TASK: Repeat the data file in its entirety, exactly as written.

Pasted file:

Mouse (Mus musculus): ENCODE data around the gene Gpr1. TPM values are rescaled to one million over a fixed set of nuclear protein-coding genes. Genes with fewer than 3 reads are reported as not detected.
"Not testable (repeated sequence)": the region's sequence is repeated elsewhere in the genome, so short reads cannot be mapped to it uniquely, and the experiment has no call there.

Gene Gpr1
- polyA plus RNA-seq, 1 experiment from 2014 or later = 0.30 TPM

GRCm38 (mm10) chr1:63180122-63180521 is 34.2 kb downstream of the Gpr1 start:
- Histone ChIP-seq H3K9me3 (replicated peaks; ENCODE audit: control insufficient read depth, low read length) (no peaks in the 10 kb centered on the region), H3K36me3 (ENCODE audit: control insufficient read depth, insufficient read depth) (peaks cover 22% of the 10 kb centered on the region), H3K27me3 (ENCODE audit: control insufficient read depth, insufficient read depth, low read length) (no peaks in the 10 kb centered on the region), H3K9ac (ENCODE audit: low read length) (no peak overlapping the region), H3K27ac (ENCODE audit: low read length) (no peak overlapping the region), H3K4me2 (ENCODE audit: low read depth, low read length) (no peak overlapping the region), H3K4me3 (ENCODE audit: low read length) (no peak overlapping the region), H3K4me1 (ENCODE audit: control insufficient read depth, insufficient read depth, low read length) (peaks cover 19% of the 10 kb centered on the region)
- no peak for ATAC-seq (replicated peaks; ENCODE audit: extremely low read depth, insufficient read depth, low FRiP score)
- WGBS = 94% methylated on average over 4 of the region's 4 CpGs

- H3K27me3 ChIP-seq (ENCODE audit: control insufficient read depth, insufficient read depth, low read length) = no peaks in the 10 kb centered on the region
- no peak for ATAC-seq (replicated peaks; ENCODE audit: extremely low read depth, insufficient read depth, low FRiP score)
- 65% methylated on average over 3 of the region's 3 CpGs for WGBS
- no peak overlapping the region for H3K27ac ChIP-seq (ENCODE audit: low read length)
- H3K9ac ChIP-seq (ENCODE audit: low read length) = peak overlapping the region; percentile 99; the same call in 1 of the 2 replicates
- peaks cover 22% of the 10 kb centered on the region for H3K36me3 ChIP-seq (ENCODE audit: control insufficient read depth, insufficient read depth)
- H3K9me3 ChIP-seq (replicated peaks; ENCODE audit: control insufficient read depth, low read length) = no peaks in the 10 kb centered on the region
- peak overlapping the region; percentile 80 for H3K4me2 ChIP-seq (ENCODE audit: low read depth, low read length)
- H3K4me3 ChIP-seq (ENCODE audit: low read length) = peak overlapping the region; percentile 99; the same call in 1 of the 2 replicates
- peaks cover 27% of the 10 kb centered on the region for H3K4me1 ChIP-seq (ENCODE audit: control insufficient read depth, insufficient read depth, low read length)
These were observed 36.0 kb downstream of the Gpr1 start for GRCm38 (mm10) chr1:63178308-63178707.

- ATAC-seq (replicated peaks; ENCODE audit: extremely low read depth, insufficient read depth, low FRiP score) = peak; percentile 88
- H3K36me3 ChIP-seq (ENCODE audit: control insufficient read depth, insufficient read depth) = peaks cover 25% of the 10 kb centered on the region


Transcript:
Mouse (Mus musculus): ENCODE data around the gene Gpr1. TPM values are rescaled to one million over a fixed set of nuclear protein-coding genes. Genes with fewer than 3 reads are reported as not detected.
"Not testable (repeated sequence)": the region's sequence is repeated elsewhere in the genome, so short reads cannot be mapped to it uniquely, and the experiment has no call there.

Gene Gpr1
- polyA plus RNA-seq, 1 experiment from 2014 or later = 0.30 TPM

GRCm38 (mm10) chr1:63180122-63180521 is 34.2 kb downstream of the Gpr1 start:
- Histone ChIP-seq H3K9me3 (replicated peaks; ENCODE audit: control insufficient read depth, low read length) (no peaks in the 10 kb centered on the region), H3K36me3 (ENCODE audit: control insufficient read depth, insufficient read depth) (peaks cover 22% of the 10 kb centered on the region), H3K27me3 (ENCODE audit: control insufficient read depth, insufficient read depth, low read length) (no peaks in the 10 kb centered on the region), H3K9ac (ENCODE audit: low read length) (no peak overlapping the region), H3K27ac (ENCODE audit: low read length) (no peak overlapping the region), H3K4me2 (ENCODE audit: low read depth, low read length) (no peak overlapping the region), H3K4me3 (ENCODE audit: low read length) (no peak overlapping the region), H3K4me1 (ENCODE audit: control insufficient read depth, insufficient read depth, low read length) (peaks cover 19% of the 10 kb centered on the region)
- no peak for ATAC-seq (replicated peaks; ENCODE audit: extremely low read depth, insufficient read depth, low FRiP score)
- WGBS = 94% methylated on average over 4 of the region's 4 CpGs

- H3K27me3 ChIP-seq (ENCODE audit: control insufficient read depth, insufficient read depth, low read length) = no peaks in the 10 kb centered on the region
- no peak for ATAC-seq (replicated peaks; ENCODE audit: extremely low read depth, insufficient read depth, low FRiP score)
- 65% methylated on average over 3 of the region's 3 CpGs for WGBS
- no peak overlapping the region for H3K27ac ChIP-seq (ENCODE audit: low read length)
- H3K9ac ChIP-seq (ENCODE audit: low read length) = peak overlapping the region; percentile 99; the same call in 1 of the 2 replicates
- peaks cover 22% of the 10 kb centered on the region for H3K36me3 ChIP-seq (ENCODE audit: control insufficient read depth, insufficient read depth)
- H3K9me3 ChIP-seq (replicated peaks; ENCODE audit: control insufficient read depth, low read length) = no peaks in the 10 kb centered on the region
- peak overlapping the region; percentile 80 for H3K4me2 ChIP-seq (ENCODE audit: low read depth, low read length)
- H3K4me3 ChIP-seq (ENCODE audit: low read length) = peak overlapping the region; percentile 99; the same call in 1 of the 2 replicates
- peaks cover 27% of the 10 kb centered on the region for H3K4me1 ChIP-seq (ENCODE audit: control insufficient read depth, insufficient read depth, low read length)
These were observed 36.0 kb downstream of the Gpr1 start for GRCm38 (mm10) chr1:63178308-63178707.

- ATAC-seq (replicated peaks; ENCODE audit: extremely low read depth, insufficient read depth, low FRiP score) = peak; percentile 88
- H3K36me3 ChIP-seq (ENCODE audit: control insufficient read depth, insufficient read depth) = peaks cover 25% of the 10 kb centered on the region